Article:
|June 23, 2011|
Previously published on June 2011
New Jersey and Indiana have enacted legislation granting their insurance commissioners discretion to reduce the amount of collateral required from un¬authorized and unaccredited reinsurers in order for domestic cedents to receive full financial statement credit for reinsurance.
To be eligible for reduced collateral, both states require such reinsurers to have surplus in excess of $250,000,000; however there are several distinctions between the New Jersey and Indiana enactments.
New Jersey’s Reinsurance and Surplus Lines Stimulus and Enhancement Act (A2670/ S2010, enacted as P.L.2011, c.29, the “NJ Act”) was enacted March 22, 2011 in an effort to grow New Jersey’s economy and create jobs. Accordingly, to be eligible for reduced collateral, reinsurance must be negotiated at least in part by a reinsurance intermediary or representative of the reinsurer acting in New Jersey. In addition, in determining whether credit should be allowed, the Commissioner is required to consider the reinsurer’s and its affiliates’ use of New Jersey professional service providers, along with other factors, which largely relate to the reinsurer’s solvency and the adequacy of the reinsurer’s domiciliary regulator.
The New Jersey Department of Business and Insurance is expected to issue regulations providing additional standards, as the only eligibility requirements imposed by the NJ Act are that the reinsurer maintain $250,000,000 in surplus and that the reinsurance be negotiated at least in part by a New Jersey intermediary. We anticipate that those regulations will include specific credit rating requirements as a condition to lower collateral postings.
Reduced collateral is available under the NJ Act for reinsurance contracts entered into or renewed on or after March 22, 2011, with the exception of life reinsurance contracts, which are not eligible for reduced collateral until the earlier of March 22, 2013 or the date upon which the NAIC implements principles-based standards for life insurance reserving.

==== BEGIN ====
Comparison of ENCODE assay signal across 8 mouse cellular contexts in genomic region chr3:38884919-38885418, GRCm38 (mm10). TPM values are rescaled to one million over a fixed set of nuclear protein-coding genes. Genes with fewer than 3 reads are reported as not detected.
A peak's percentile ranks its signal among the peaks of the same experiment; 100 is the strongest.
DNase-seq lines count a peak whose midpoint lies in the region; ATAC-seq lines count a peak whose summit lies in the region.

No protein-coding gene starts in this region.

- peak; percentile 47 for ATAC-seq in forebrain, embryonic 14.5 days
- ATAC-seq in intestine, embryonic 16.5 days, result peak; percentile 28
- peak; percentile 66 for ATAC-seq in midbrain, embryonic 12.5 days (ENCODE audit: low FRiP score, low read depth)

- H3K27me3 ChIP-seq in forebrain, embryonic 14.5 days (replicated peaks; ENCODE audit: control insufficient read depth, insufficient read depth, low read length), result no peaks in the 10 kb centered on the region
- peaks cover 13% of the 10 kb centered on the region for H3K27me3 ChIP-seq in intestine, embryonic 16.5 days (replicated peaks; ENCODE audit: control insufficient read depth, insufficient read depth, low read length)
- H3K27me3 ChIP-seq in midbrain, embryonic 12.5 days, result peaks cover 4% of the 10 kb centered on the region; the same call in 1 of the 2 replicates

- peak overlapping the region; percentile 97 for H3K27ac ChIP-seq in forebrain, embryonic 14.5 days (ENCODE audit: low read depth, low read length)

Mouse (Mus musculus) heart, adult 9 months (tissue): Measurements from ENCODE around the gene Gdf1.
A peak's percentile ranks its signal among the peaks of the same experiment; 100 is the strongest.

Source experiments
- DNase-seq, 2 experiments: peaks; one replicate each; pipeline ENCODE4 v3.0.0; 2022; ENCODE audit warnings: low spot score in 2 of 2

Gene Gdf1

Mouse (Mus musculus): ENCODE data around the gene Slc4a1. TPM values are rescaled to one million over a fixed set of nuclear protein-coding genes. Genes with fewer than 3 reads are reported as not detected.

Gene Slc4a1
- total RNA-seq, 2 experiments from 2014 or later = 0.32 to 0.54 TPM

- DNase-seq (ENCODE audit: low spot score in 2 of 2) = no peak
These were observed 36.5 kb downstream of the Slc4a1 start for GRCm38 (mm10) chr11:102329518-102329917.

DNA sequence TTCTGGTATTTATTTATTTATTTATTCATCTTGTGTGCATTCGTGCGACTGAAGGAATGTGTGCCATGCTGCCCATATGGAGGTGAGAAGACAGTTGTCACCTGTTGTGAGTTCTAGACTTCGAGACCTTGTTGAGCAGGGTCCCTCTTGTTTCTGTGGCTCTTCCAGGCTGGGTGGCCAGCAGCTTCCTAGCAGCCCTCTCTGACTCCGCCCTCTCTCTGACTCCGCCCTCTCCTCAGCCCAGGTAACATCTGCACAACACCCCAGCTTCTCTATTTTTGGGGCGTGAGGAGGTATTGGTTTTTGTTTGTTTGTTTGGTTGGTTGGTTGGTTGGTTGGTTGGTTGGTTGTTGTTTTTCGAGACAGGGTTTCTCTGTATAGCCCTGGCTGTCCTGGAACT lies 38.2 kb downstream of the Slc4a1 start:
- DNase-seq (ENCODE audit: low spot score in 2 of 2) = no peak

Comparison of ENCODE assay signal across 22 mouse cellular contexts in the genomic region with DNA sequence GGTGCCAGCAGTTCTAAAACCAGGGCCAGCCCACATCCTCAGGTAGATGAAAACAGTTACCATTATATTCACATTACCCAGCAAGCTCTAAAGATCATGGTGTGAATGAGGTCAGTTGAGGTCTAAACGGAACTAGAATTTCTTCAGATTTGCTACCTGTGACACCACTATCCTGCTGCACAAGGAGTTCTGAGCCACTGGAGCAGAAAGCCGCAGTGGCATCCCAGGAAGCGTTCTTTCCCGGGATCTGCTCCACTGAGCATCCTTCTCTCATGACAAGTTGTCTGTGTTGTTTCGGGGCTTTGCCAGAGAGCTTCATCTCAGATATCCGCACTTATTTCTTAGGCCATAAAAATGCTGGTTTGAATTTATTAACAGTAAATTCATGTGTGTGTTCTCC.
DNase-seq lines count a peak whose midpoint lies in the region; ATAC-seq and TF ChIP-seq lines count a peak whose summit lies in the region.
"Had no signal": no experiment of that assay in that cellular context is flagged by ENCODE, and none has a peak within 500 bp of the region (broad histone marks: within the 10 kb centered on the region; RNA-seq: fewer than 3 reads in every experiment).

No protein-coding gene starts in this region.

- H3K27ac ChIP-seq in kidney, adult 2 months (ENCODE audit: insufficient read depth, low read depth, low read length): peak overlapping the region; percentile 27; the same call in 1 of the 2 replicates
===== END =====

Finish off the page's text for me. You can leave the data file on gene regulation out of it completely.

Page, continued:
For eligibility under Indiana’s HB 1486 (enacted as PL 11, 2011, the “IN Act”), effective April 6, 2011, reinsurers must meet a number of requirements in addition to maintaining surplus or equivalent in excess of $250,000,000. For example, such reinsurers must agree to be subject to the jurisdiction of U.S. courts and must submit an application and annual filings to the Commissioner. In determining whether credit should be allowed, the Commissioner is required to consider certain factors enumerated in the IN Act relating to the reinsurer’s financial strength and the adequacy of its domiciliary regulator. Like New York, Indiana restricts the level to which collateral may be reduced based upon the financial strength ratings of the reinsurer. In addition, the Commissioner is required to publish a list of alien jurisdictions whose reinsurers may be approved for reduced collateral and to monitor such jurisdictions on an ongoing basis.
With this change, New Jersey and Indiana become the third and fourth states to relax their reinsurance collateral requirements. As the NAIC has endorsed such reduced collateral requirements in its Reinsurance Regulatory Modernization Framework and is considering amending its Model Credit for Reinsurance Law and Regulation in a similar manner, it is likely that other states will soon follow suit.